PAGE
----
You’re flying down the highway, looking at the dashed lines flippbooking by, marveling at the sky just taking up all that space, and BAM - no, not an accident, you’re safe in this scenario, but a billboard snaps your brain out of everything. My buddy Robert Lucas saw this billboard and had something like that … Continue reading Would You Look At This Billboard?!
Holy transformation in just a few short years Batman. Laura Belgray stopped back in on the Copywriter Club podcast to talk about all the things that have happened since she was last on a few years ago. I'm focused on the newer one today ("Stepping Into Your Own Voice With Laura Belgray") but both are … Continue reading Podcast Of The Week: I Wanted To Be Laura F’n Belgray
Mitch Hedberg on the art and science of appliance naming: I want to get a job naming kitchen appliances. That seems easy, you know? Refrigerator, toaster, blender - you just say what the thing does, then you add “-er.” Kitchen Appliance Naming Institute: “What’s this thing do?” “It keeps (expletive) fresh.” “Well, that’s a 'fresher.' … Continue reading Mitch Hedberg On How To Name An Appliance
One of the million great lessons from Schitt’s Creek is the emphasis on enjoying the experience and not obsessing over the labeling of it. As David captures perfectly: I like the wine and not the label. Words to live by. ps. and, in the business sense, experiences first - products second. https://youtu.be/gdcmhvLaNUs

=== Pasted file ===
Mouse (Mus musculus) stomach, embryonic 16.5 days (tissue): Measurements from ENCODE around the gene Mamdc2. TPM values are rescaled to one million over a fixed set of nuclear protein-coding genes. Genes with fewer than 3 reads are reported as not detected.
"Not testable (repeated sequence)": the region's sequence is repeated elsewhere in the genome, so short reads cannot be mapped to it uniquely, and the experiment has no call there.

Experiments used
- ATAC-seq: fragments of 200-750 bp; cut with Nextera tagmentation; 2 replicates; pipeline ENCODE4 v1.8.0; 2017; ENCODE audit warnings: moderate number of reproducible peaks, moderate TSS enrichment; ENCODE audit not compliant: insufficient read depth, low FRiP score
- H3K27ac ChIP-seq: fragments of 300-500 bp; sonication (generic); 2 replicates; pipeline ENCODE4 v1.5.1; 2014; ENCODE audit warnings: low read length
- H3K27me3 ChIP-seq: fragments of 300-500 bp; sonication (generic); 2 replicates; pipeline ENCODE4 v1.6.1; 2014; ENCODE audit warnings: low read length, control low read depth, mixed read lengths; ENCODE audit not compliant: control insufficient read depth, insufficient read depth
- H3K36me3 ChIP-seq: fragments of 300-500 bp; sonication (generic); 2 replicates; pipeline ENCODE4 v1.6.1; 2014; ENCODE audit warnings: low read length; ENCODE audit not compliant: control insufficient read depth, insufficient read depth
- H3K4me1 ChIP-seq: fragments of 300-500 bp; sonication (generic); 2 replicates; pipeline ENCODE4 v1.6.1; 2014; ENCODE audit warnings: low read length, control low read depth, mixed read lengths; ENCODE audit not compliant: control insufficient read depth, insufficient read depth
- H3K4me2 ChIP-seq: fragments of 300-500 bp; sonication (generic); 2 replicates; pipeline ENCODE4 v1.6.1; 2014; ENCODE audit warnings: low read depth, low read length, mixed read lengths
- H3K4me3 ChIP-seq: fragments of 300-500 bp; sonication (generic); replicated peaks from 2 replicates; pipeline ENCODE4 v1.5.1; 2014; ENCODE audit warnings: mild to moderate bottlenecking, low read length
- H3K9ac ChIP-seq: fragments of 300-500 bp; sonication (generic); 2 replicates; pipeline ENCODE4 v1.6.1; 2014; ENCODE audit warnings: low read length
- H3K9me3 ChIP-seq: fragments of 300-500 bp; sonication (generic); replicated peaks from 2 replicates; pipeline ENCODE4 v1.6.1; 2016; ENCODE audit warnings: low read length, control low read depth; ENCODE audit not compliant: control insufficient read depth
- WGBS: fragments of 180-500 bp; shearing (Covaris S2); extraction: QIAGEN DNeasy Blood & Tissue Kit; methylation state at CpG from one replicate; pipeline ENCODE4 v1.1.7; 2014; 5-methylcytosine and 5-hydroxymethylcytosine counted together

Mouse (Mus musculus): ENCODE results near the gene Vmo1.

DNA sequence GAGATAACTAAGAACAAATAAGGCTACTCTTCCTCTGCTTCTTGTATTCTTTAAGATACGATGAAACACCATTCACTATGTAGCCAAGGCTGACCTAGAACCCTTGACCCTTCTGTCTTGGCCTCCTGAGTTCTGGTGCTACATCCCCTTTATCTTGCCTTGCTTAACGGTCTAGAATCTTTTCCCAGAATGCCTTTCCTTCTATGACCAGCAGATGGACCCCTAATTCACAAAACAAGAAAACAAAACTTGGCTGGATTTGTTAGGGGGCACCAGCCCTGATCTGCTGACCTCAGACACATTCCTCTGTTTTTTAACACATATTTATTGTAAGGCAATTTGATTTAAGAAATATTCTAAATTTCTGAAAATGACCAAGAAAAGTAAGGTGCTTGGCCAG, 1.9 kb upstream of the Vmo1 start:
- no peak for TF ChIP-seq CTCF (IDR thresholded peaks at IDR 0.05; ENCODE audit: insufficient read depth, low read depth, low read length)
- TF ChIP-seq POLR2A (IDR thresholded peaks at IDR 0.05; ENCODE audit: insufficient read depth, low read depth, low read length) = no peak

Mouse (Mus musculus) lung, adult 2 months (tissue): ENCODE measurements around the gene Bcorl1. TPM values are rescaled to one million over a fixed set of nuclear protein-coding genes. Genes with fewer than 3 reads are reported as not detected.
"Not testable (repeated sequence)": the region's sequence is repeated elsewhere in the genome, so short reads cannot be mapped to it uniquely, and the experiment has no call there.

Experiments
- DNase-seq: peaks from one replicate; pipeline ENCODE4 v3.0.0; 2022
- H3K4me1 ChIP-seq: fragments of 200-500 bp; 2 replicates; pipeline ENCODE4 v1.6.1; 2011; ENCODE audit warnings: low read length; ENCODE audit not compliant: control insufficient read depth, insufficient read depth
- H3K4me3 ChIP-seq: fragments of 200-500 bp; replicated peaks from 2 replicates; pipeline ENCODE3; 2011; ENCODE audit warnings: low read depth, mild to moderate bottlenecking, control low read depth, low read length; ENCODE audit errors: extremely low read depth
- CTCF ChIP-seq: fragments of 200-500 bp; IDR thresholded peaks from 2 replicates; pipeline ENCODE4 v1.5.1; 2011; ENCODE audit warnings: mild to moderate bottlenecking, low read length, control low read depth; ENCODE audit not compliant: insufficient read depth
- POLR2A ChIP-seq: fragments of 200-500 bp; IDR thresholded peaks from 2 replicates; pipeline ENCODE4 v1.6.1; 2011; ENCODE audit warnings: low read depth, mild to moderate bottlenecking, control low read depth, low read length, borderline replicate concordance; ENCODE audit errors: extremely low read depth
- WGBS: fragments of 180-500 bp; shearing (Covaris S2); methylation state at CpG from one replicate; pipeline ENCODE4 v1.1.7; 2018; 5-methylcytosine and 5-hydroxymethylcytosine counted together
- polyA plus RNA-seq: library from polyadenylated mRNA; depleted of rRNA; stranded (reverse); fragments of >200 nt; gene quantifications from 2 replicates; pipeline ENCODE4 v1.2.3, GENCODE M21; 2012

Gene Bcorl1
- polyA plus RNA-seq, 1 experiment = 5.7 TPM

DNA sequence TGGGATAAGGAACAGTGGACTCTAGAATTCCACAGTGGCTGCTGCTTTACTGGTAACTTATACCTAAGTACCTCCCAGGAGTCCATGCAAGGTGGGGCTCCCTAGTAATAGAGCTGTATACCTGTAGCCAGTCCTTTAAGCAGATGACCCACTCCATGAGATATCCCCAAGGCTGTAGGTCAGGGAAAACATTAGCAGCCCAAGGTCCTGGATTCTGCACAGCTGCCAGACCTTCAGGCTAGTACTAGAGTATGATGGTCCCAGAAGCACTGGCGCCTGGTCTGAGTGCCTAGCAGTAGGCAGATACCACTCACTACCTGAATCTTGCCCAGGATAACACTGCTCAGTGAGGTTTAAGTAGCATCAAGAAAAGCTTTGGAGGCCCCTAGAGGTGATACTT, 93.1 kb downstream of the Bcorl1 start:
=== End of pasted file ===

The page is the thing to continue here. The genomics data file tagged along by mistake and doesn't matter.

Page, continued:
Your product or service solves a problem. Great. But, how are you going to get people to use it? The great philosopher Mary Poppins inspired my favorite question: What’s the spoonful of sugar? I see the medicine. I know how it works. I know why it works. I know they need to take it. But… … Continue reading What’s Your Spoonful Of Sugar?
A guy slips and falls on a banana peel. Classic. Well, classic-funny if it’s a fancy looking gentleman with a monocle and a top hat, but kind of sad and distressing if it’s a feeble old man with a cane. Why? Status. Every interaction is a status game. Keith Johnstone breaks it down better than … Continue reading Applying Keith Johnstone’s Status Seesaw
Claude C Hopkins, the godfather of modern marketing whose 1923 book Scientific Advertising is still (shockingly?!) relevant, thought all advertisers should do some form of direct mail advertising first to learn how to fail. Not because they broadly needed to be humbled, but because they needed to be aware of the numbers game that was … Continue reading You’re Not Skillful Until You Know When You’re Lucky
If it works, figure out why and then do more of it. A good marketing idea. A business line. Reading by the window in the morning with a cup of coffee. If it’s good once, it’s worth repeating. If it’s good twice, we’ve got some supporting data. If it’s good three times, well -what if … Continue reading Don’t Cut The Flowers And Water The Weeds
John Maynard Keynes had bars. Emphasis added: The difficulty lies, not in the new ideas, but in escaping the old ones, which ramify, for those brought up as most of us have been, into every corner of our minds. New and novel aren’t hard. Change, adaptation, and evolution, they’re the tricky part. It’s one thing … Continue reading Escaping The Old > Finding The New
Last week I watched a soccer game in pouring rain. Not a drizzle, not a mist, but a “get on board the ark already you beasts” torrential downpour. It was for the US Women as they prepare to go play in the Olympics and I won’t soon forget it. And, that in and of itself … Continue reading The Four Factors That Make A Moment